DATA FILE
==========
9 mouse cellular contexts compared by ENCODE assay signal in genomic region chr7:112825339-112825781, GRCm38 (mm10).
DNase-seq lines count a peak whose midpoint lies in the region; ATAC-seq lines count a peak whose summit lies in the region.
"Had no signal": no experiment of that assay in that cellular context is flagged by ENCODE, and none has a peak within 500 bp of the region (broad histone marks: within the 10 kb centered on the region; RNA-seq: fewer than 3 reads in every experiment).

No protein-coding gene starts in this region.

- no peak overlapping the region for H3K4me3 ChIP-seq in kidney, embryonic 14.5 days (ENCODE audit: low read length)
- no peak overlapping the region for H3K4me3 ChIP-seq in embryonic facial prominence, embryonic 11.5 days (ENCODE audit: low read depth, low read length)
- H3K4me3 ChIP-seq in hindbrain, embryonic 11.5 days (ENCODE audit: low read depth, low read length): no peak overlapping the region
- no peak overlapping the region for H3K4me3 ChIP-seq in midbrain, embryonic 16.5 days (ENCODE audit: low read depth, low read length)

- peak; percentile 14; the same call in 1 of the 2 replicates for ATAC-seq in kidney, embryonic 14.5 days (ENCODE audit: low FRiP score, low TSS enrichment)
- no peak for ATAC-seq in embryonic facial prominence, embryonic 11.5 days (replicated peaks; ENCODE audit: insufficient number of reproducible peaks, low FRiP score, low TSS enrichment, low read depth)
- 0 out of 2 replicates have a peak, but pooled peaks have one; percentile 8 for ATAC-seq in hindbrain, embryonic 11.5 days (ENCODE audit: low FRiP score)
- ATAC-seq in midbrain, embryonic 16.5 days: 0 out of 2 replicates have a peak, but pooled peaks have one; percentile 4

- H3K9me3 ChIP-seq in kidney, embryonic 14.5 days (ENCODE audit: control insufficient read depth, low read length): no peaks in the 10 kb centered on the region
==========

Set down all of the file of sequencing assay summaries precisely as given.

9 mouse cellular contexts compared by ENCODE assay signal in genomic region chr7:112825339-112825781, GRCm38 (mm10).
DNase-seq lines count a peak whose midpoint lies in the region; ATAC-seq lines count a peak whose summit lies in the region.
"Had no signal": no experiment of that assay in that cellular context is flagged by ENCODE, and none has a peak within 500 bp of the region (broad histone marks: within the 10 kb centered on the region; RNA-seq: fewer than 3 reads in every experiment).

No protein-coding gene starts in this region.

- no peak overlapping the region for H3K4me3 ChIP-seq in kidney, embryonic 14.5 days (ENCODE audit: low read length)
- no peak overlapping the region for H3K4me3 ChIP-seq in embryonic facial prominence, embryonic 11.5 days (ENCODE audit: low read depth, low read length)
- H3K4me3 ChIP-seq in hindbrain, embryonic 11.5 days (ENCODE audit: low read depth, low read length): no peak overlapping the region
- no peak overlapping the region for H3K4me3 ChIP-seq in midbrain, embryonic 16.5 days (ENCODE audit: low read depth, low read length)

- peak; percentile 14; the same call in 1 of the 2 replicates for ATAC-seq in kidney, embryonic 14.5 days (ENCODE audit: low FRiP score, low TSS enrichment)
- no peak for ATAC-seq in embryonic facial prominence, embryonic 11.5 days (replicated peaks; ENCODE audit: insufficient number of reproducible peaks, low FRiP score, low TSS enrichment, low read depth)
- 0 out of 2 replicates have a peak, but pooled peaks have one; percentile 8 for ATAC-seq in hindbrain, embryonic 11.5 days (ENCODE audit: low FRiP score)
- ATAC-seq in midbrain, embryonic 16.5 days: 0 out of 2 replicates have a peak, but pooled peaks have one; percentile 4

- H3K9me3 ChIP-seq in kidney, embryonic 14.5 days (ENCODE audit: control insufficient read depth, low read length): no peaks in the 10 kb centered on the region